Fresh Direct, a New York-based grocery-delivery company, recently built a headquarters in the South Bronx, which has the highest unemployment rate of New York City’s five boroughs. Fresh Direct will bring 2,000 new jobs that pay $16 an hour or more to local residents. Over the next 10 years, the plan is to hire for 1,000 more jobs. This is a major boost to New York City, and specifically the Bronx. The governor of New York hailed Fresh Direct as “a home-grown success that will now continue to grow and create jobs in New York.” This is a hat trick for Fresh Direct: Injecting growth into the local economies; control of its own warehouse facilities, operations and logistics process; and bringing jobs to an economically underserved area.

Similarly, the North Carolina-based company Lolly Wolly Doodle operates out of a 19,000-square-foot factory that’s half-owned by the state of North Carolina and employs more than 250 people. The factory is based in Lexington, N.C. Previous manufacturing jobs moving abroad saddled Lexington with one of the highest unemployment rates in the country (10.7 percent). Lolly Wolly Doodle is dedicated to stimulating the local economy by localizing manufacturing and production of its textiles.

The Internet is digitizing mature sectors in non-tech industries, making traditional services readily accessible and opening up jobs for thousands of people

Housecleaning and other services used to be found exclusively in the Yellow Pages. Companies like Thumbtack, an Internet marketplace for local services, and Homejoy, an on-demand housecleaning service, have changed that. Thousands of people — who otherwise wouldn’t have been listed as repairmen, tutors or cleaning staff — have been able to make a substantial income from this type of blue-collar work.

Some of Thumbtack’s top sole proprietors are earning more than $10,000 per month. The majority of professionals on Thumbtack use it for their primary source of income. This is not just a handful of people or a few dollars: To date, $1.5 billion in transactions has passed through Thumbtack’s platform.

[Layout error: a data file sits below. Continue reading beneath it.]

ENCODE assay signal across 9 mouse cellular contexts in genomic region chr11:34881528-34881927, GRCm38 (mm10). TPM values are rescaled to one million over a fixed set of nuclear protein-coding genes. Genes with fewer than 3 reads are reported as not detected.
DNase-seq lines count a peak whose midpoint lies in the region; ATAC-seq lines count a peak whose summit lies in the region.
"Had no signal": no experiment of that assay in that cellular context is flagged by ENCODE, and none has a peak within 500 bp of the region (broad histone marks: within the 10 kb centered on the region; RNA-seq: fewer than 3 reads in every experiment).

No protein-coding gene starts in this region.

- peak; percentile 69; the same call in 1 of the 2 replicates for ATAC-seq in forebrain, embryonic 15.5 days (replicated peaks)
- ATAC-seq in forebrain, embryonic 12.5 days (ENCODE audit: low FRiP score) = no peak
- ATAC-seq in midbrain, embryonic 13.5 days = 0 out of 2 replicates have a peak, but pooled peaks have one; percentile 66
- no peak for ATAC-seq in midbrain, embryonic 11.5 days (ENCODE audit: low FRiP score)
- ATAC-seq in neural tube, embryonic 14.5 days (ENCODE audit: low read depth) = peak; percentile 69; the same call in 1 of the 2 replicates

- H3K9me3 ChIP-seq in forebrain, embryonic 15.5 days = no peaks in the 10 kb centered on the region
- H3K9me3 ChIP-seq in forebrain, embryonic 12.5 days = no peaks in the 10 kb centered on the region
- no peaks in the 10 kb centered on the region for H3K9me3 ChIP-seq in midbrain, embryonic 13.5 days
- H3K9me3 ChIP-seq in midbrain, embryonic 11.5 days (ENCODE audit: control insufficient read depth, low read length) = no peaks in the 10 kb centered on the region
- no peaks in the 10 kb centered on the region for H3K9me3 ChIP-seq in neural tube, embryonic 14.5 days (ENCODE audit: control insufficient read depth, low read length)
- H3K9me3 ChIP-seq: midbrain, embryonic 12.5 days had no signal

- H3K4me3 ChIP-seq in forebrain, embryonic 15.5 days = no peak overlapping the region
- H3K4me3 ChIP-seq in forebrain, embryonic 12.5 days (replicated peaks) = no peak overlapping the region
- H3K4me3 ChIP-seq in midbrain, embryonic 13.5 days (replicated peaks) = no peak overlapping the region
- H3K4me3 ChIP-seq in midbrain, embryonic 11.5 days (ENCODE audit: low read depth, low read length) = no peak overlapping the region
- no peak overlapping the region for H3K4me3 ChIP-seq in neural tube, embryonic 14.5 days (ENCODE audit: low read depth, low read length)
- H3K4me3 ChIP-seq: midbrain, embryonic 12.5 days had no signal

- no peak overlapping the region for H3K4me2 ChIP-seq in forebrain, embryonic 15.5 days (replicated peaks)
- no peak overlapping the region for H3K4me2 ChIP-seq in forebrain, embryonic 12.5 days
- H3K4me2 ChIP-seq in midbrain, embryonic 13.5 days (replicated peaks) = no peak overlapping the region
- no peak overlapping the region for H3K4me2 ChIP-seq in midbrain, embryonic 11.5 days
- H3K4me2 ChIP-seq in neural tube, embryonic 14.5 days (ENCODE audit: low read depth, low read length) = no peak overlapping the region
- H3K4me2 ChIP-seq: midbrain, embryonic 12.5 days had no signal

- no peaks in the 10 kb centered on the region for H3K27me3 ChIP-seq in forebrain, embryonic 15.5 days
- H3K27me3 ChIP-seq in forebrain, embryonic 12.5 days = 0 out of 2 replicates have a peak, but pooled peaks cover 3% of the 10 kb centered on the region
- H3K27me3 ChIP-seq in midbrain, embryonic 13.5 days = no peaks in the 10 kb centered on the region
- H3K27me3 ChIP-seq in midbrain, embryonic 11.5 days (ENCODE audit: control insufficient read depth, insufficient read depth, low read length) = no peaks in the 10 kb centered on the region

Homejoy currently employs more than 1,000 cleaners and is growing rapidly, having recently expanded into 31 markets in the U.S. and Canada; it will continue to add jobs as it scales. And while these businesses certainly do create new white-collar jobs — for engineers, customer-service managers, designers and others — they create a disproportionately larger number of blue-collar jobs.

What other types of blue-collar jobs can be created in the future, and how much growth will we see?

I predict that blue-collar startups will create upward of 500,000 new jobs by the end of 2015. That’s a conservative estimate, based on the number of jobs already created and the number of nascent companies. As these companies expand nationally and others continue to pop up, job creation will grow steadily. I believe that the majority of these jobs will be driven by “people marketplaces,” companies that provide the ability to connect people with services in a way that previously did not exist.

By taking advantage of technology’s ability to connect millions of people that would have never found each other previously, companies are giving people the power to generate additional income. Though we recently recovered almost all of the jobs lost from the recession, a significant driver of job creation will be maximizing underutilized time, specifically from the underemployed or unemployed.

While the “this is another tech bubble” sentiment continues to grow, companies are scaling their business in a real and revenue-generating way. They are creating jobs in blue-collar verticals. Thanks to advances in tech (hard and soft), these companies require significantly less capital and infrastructure than needed even a few years ago. The same advances also allow these companies to scale much faster when they’re doing something right — creating blue-collar jobs on a shorter timetable. The sooner people are re-employed, the sooner they’re back in the economy spending money.

Sam Rosen is the CEO of MakeSpace, a next-generation full-service storage company designed to take the pain out of using traditional self-storage units. You can follow Sam on Twitter @sir.